What is Funny? What Can Humor Do?

Humor Unit Culminating Project

Eric Kennedy

According to a conservative blog, the Tazmanian Devil leads a "boisterous" sex life...

According to Google Dictionary, "hilarity" is defined as "boisterous merriment". Here, the creators of Google Dictionary also demonstrate their talents in comedy by defining my favorite word with "boisterous" (a re-DONK-ulous word). In this Wikispace, I will address to the best of my abilities the "boisterous merriment" that we derive from various forms of comedy and dissect them, and hopefully shedding some light on our essential questions in the process.

Almost anything can be funny to me. Perhaps this is due to my inability to take many things completely serious; after all, I live by the motto "life is too short to take seriously." Still, that does not mean other people share similar tastes in comedy and humor. After all, we're all human!

But what exactly is humor? It is defined by Wikipedia as "the tendency of particular cognitive experiences to provoke laughter and provide amusement". Boiled down, humor is essentially anything that each person finds funny. Thus, humor is defined by each individuals' tastes and preferences. However, this presents a problem: there is not universal definition for what funny is.

And to these ends, there are many many many types and genres of humor. To name a few, there is satire, high comedy, slapstick, raunchy, situational comedy, puns, dark comedy, sarcasm, parody, absurdism, and countless others.

Douglas Adams is one of my favorite authors. His Hitchhiker's Guide series of books are best described as dark comedy, raunchy, absurdism, and science fiction rolled together

To me, humor and comedy only serve us to be entertaining, and all other purposes are moot. Even in the case of satire (which makes some point through humor), I believe it is more important that we laugh and enjoy the satire. Take for example, Candide by Voltaire. In his novel, the famous French satirist makes fun of practically everything, even himself. My favorite examples make fun of the German language, like the castle "Thunder-ten-tronckh in Westphailia" (Voltaire 17) and when he makes fun of philosophy:

"Pangloss taught metaphysico-theologo-cosmonigology" (Voltiare 18). This of course is not an actual philosophy and is complete bullst, but this is Voltaire's point about all philosophy. In another case, Candide kills a Jewish man who owns Cunegonde, and when another man walks in, he kills him too without hesitation:

"This reasoning was swift and sure; without giving the Inquisitor time to recover from his surprise, he ran him through and laid him out beside the Jew” (Voltaire 39). Here, Voltaire is not so much pointing out a flaw in society (except perhaps excessive violence or acting before thinking of the consequences) as he is describing a not-so-funny situation in a very funny way. He does this through careful manipulation of tone (very blunt and matter-of-factly) and abrupt syntax (a long, descriptive sentence whose final clause is short and very shocking in subject matter).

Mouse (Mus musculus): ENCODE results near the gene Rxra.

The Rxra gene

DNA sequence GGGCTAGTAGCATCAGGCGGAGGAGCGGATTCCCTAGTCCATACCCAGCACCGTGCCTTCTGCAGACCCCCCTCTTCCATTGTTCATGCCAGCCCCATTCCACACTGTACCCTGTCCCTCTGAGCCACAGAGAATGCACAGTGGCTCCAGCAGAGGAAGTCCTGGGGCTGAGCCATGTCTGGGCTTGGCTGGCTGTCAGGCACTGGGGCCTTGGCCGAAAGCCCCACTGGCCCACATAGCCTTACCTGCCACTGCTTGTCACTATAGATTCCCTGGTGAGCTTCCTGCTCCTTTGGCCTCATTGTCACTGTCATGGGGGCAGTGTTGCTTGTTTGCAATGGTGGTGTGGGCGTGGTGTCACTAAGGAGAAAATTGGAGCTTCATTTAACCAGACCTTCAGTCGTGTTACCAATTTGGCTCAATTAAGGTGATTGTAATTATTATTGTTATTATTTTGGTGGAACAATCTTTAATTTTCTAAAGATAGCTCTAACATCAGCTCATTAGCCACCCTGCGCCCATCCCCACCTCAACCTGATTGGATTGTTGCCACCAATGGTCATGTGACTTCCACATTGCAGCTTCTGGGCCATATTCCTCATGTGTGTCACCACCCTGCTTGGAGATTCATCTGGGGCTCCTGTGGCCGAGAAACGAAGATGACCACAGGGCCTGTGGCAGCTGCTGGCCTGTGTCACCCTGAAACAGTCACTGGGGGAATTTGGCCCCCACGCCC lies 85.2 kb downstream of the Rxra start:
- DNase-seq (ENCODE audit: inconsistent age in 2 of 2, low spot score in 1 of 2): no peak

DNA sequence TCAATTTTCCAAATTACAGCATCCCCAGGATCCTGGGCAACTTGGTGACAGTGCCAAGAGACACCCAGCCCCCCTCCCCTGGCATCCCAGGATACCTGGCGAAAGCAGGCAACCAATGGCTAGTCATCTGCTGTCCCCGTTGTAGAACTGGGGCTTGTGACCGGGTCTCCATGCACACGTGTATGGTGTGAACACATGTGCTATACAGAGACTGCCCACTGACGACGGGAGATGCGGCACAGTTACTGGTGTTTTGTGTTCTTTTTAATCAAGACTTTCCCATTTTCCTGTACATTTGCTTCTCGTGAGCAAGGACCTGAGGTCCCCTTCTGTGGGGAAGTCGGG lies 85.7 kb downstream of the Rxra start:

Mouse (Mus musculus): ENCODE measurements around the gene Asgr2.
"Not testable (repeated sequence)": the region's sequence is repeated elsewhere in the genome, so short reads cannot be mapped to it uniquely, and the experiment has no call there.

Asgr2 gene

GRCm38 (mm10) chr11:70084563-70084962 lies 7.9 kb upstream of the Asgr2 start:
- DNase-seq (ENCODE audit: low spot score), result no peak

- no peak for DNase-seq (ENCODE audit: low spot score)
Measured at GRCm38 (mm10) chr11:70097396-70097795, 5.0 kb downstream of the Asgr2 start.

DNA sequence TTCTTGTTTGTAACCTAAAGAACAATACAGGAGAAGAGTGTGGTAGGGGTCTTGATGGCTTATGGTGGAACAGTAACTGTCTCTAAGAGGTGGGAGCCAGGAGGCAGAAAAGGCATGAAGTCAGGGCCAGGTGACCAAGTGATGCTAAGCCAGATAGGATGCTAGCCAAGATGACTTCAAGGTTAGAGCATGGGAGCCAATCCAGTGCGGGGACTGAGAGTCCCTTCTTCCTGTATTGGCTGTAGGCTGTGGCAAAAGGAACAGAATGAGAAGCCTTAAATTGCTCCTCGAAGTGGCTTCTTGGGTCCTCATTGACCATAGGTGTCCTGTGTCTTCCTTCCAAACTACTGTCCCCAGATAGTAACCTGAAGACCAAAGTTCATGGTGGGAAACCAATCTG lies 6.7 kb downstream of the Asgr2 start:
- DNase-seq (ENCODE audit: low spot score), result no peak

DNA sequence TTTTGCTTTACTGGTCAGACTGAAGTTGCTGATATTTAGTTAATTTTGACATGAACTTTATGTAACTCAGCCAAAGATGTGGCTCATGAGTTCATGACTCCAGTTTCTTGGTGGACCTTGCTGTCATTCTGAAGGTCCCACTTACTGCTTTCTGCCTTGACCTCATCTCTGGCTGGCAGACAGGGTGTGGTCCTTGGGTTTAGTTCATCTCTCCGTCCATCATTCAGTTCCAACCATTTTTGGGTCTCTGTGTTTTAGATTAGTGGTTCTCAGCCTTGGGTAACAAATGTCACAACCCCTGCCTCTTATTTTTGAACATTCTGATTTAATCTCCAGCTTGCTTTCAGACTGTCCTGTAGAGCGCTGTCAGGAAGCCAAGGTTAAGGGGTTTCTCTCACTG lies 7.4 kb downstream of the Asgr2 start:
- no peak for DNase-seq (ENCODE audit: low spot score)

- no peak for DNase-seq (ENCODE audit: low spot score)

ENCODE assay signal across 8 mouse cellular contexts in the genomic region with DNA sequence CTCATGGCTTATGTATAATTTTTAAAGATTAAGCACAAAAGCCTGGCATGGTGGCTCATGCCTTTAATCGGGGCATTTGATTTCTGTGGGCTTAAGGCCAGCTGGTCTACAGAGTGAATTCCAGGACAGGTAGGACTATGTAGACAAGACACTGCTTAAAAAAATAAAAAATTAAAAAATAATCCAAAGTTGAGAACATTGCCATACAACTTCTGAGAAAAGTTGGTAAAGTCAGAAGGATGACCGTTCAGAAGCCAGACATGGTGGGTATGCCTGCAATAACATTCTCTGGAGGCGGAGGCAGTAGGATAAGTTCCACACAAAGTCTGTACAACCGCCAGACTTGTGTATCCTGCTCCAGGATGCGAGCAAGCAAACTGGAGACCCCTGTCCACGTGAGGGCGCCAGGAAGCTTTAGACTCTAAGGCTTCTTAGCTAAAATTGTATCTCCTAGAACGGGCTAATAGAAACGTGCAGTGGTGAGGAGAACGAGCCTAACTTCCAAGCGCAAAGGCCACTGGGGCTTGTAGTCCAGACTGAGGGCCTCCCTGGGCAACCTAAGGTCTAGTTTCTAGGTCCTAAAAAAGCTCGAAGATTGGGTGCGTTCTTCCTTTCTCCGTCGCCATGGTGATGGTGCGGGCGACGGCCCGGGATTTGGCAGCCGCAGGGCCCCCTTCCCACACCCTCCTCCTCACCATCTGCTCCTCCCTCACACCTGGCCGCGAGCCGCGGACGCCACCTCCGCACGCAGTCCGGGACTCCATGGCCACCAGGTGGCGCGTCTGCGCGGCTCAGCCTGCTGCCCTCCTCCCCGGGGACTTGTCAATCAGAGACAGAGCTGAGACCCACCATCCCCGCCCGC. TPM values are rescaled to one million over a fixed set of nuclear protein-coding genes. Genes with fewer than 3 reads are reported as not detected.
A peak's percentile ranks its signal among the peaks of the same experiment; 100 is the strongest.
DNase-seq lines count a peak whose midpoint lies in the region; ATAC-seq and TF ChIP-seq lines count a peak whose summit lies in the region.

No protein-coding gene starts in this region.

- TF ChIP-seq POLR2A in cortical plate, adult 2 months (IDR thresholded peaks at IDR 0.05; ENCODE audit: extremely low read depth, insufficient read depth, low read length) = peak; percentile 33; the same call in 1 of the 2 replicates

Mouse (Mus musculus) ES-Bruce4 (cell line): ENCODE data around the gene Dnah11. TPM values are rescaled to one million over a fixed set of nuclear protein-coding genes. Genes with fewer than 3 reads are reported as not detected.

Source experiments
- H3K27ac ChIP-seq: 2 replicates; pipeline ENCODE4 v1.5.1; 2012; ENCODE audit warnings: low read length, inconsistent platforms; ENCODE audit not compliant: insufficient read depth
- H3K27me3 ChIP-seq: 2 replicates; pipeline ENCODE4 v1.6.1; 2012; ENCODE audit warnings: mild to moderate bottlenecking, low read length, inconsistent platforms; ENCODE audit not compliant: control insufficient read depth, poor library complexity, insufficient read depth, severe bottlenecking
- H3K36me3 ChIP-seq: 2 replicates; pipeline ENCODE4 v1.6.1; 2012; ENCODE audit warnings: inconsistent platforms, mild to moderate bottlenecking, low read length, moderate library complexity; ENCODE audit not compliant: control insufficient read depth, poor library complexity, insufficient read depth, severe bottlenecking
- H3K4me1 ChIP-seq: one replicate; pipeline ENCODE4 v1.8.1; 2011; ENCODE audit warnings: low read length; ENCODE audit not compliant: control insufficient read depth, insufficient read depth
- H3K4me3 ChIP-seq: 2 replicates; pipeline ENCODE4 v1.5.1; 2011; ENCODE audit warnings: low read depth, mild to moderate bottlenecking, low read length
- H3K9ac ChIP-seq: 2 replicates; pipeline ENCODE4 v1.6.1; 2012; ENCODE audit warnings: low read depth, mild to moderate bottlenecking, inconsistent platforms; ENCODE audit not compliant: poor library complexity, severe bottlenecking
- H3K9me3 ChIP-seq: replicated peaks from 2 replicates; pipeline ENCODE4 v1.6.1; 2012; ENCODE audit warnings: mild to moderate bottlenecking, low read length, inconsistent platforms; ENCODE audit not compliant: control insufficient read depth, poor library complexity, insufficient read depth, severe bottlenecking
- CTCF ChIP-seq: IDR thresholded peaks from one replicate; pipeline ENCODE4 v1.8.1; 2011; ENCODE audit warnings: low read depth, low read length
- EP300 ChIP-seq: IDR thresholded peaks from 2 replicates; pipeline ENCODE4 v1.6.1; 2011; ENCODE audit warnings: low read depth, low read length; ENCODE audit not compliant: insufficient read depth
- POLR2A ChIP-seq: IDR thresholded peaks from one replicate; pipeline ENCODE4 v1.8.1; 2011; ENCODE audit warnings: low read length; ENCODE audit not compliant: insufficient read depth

(Here, of course, is the famously funny "Count Censored" video. The Sesame Street character sings the "Song of the Count", but some geeky video editor with a genius sense of humor bleeped out every usage of the word "count" as a verb, resulting in a ROFL video.)

However, there are myriad types of humor, some more funny to others. But because every person is different, different humorists and comedians experience varying levels of popularity. Currently, one of the hottest standup comedians is Daniel Tosh (of Comedy Central's show Tosh.0), who makes extremely vulgar jokes about babies and gays, kittens and asians alike. To him, there are no boundaries, and to me, he is extremely funny. Yet many more people with conservative tastes tend to take offense at his comedy. Please observe one of the less offensive portions of his recent stand-up show Happy Thoughts:

Still, there are things that are blatantly NOT funny. Tragedy, pure tragedy, is rarely made fun of. Even after more than 60 years, the Holocaust is practically untouchable in comedy. But many people feel better about lampooning terrible subjects after a long time has passed. South Park captures this perfectly:

Here, AIDS is being made fun of, and everyone celebrates that it has been exactly 22.3 years since AIDS broke out, so it is now officially funny. The notion that there is an exact amount of time that makes topics funny is both ludicrous and funny itself. South Park, although far too raunchy at times, is still one of my favorite shows. Trey Stone and Matt Parker, the show's creators, shy away from no subjects and are the reigning kings of satire, modern day Voltaires.

Thus, we see that everyone has different tastes, and the main problem of humor becomes evident: Trying to find a delicate balance between what is funny and what is appropriate, while trying to pander to the largest audience possible, makes a piece of comedy popular and widely appreciated**. Unfortunately, there is no solution to this problem. Some things are ridiculously funny and are widely appreciated, while others fade into obscurity. For every Seinfeld there are twenty failed pilot episodes of mediocre sitcoms.

Ultimately, though, it is up to the readers, the viewers, and the listeners to decide for themselves what is funny and what is not; what they get from the experience is also their decision. And with that, I leave you with my favorite skits from Whose Line Is It Anyways? If you are not familiar with WLIIA then you have not truly enjoyed life.